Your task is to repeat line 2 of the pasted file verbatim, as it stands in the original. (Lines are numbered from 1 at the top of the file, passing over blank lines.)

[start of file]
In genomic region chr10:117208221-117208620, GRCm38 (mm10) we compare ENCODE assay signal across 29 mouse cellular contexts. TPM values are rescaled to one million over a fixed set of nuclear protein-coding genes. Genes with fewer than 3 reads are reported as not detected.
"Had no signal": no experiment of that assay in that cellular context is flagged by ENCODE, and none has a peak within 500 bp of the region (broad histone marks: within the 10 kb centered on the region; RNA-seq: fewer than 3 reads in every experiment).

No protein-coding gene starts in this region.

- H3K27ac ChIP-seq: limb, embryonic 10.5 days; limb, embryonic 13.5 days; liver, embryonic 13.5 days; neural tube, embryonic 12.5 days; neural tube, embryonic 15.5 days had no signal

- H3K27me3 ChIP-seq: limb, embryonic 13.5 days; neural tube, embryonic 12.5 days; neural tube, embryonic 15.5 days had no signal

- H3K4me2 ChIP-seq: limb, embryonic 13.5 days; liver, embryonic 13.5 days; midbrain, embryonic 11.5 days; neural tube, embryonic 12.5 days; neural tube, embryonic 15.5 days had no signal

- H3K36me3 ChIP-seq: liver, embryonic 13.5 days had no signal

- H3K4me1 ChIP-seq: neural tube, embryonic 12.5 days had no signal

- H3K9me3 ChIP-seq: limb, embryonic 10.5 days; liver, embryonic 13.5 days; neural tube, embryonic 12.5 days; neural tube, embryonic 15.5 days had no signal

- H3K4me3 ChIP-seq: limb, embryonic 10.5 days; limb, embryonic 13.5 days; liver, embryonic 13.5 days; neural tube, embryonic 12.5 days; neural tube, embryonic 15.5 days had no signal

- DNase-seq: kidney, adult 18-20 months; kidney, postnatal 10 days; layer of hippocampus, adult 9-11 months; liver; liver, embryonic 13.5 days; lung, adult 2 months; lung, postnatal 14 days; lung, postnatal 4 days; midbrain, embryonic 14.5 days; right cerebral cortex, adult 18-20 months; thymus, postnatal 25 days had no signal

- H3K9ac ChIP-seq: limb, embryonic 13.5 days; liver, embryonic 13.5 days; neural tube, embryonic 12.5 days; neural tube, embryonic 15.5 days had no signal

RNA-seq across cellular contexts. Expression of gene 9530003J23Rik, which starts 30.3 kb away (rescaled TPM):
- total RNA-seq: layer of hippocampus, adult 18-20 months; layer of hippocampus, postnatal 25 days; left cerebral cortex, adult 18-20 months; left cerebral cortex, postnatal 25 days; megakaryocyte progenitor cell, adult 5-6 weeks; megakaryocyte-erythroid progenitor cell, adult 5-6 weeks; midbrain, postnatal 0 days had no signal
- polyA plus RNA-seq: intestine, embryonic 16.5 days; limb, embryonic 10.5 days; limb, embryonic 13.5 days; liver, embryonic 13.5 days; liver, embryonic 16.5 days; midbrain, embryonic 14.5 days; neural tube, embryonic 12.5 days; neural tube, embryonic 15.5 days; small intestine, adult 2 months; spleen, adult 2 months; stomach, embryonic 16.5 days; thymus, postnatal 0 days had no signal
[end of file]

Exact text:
"Had no signal": no experiment of that assay in that cellular context is flagged by ENCODE, and none has a peak within 500 bp of the region (broad histone marks: within the 10 kb centered on the region; RNA-seq: fewer than 3 reads in every experiment).